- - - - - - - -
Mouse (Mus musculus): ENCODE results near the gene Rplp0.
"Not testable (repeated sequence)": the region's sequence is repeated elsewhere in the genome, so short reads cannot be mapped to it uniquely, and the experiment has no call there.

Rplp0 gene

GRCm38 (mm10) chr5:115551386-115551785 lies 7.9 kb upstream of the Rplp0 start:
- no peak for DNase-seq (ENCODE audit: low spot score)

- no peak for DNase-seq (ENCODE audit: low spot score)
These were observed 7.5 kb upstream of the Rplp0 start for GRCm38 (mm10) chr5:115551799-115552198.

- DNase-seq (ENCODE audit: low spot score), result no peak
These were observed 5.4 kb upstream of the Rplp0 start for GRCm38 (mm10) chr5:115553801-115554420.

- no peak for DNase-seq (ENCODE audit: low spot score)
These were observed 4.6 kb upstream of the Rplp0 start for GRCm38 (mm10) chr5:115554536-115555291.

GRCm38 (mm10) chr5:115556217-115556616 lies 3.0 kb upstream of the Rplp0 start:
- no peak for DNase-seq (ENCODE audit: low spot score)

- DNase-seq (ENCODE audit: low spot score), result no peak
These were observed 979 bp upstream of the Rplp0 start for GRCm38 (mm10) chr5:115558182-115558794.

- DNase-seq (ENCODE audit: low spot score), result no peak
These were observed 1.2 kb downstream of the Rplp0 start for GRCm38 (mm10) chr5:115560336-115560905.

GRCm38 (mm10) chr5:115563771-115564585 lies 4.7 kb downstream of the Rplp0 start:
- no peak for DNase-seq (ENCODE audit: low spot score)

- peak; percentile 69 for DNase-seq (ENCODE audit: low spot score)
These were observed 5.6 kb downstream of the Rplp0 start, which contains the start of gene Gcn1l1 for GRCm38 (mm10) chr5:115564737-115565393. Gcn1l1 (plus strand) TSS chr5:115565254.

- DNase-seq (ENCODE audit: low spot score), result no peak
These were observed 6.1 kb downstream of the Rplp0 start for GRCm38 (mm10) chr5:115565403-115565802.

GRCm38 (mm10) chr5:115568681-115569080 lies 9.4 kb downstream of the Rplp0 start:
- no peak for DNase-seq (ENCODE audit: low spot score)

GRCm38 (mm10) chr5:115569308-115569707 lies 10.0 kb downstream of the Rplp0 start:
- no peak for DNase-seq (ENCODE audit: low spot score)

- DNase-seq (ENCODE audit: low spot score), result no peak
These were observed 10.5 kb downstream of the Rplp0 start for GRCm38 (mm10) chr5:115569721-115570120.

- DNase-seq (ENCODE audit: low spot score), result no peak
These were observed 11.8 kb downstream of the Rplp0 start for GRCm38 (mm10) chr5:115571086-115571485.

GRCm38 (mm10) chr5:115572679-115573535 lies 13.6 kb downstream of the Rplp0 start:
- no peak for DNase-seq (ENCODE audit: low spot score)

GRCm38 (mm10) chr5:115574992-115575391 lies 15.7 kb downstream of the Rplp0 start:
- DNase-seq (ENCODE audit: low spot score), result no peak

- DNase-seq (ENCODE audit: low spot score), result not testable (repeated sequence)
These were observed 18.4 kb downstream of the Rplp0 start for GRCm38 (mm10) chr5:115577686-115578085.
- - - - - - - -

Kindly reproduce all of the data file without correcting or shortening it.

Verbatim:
Mouse (Mus musculus): ENCODE results near the gene Rplp0.
"Not testable (repeated sequence)": the region's sequence is repeated elsewhere in the genome, so short reads cannot be mapped to it uniquely, and the experiment has no call there.

Rplp0 gene

GRCm38 (mm10) chr5:115551386-115551785 lies 7.9 kb upstream of the Rplp0 start:
- no peak for DNase-seq (ENCODE audit: low spot score)

- no peak for DNase-seq (ENCODE audit: low spot score)
These were observed 7.5 kb upstream of the Rplp0 start for GRCm38 (mm10) chr5:115551799-115552198.

- DNase-seq (ENCODE audit: low spot score), result no peak
These were observed 5.4 kb upstream of the Rplp0 start for GRCm38 (mm10) chr5:115553801-115554420.

- no peak for DNase-seq (ENCODE audit: low spot score)
These were observed 4.6 kb upstream of the Rplp0 start for GRCm38 (mm10) chr5:115554536-115555291.

GRCm38 (mm10) chr5:115556217-115556616 lies 3.0 kb upstream of the Rplp0 start:
- no peak for DNase-seq (ENCODE audit: low spot score)

- DNase-seq (ENCODE audit: low spot score), result no peak
These were observed 979 bp upstream of the Rplp0 start for GRCm38 (mm10) chr5:115558182-115558794.

- DNase-seq (ENCODE audit: low spot score), result no peak
These were observed 1.2 kb downstream of the Rplp0 start for GRCm38 (mm10) chr5:115560336-115560905.

GRCm38 (mm10) chr5:115563771-115564585 lies 4.7 kb downstream of the Rplp0 start:
- no peak for DNase-seq (ENCODE audit: low spot score)

- peak; percentile 69 for DNase-seq (ENCODE audit: low spot score)
These were observed 5.6 kb downstream of the Rplp0 start, which contains the start of gene Gcn1l1 for GRCm38 (mm10) chr5:115564737-115565393. Gcn1l1 (plus strand) TSS chr5:115565254.

- DNase-seq (ENCODE audit: low spot score), result no peak
These were observed 6.1 kb downstream of the Rplp0 start for GRCm38 (mm10) chr5:115565403-115565802.

GRCm38 (mm10) chr5:115568681-115569080 lies 9.4 kb downstream of the Rplp0 start:
- no peak for DNase-seq (ENCODE audit: low spot score)

GRCm38 (mm10) chr5:115569308-115569707 lies 10.0 kb downstream of the Rplp0 start:
- no peak for DNase-seq (ENCODE audit: low spot score)

- DNase-seq (ENCODE audit: low spot score), result no peak
These were observed 10.5 kb downstream of the Rplp0 start for GRCm38 (mm10) chr5:115569721-115570120.

- DNase-seq (ENCODE audit: low spot score), result no peak
These were observed 11.8 kb downstream of the Rplp0 start for GRCm38 (mm10) chr5:115571086-115571485.

GRCm38 (mm10) chr5:115572679-115573535 lies 13.6 kb downstream of the Rplp0 start:
- no peak for DNase-seq (ENCODE audit: low spot score)

GRCm38 (mm10) chr5:115574992-115575391 lies 15.7 kb downstream of the Rplp0 start:
- DNase-seq (ENCODE audit: low spot score), result no peak

- DNase-seq (ENCODE audit: low spot score), result not testable (repeated sequence)
These were observed 18.4 kb downstream of the Rplp0 start for GRCm38 (mm10) chr5:115577686-115578085.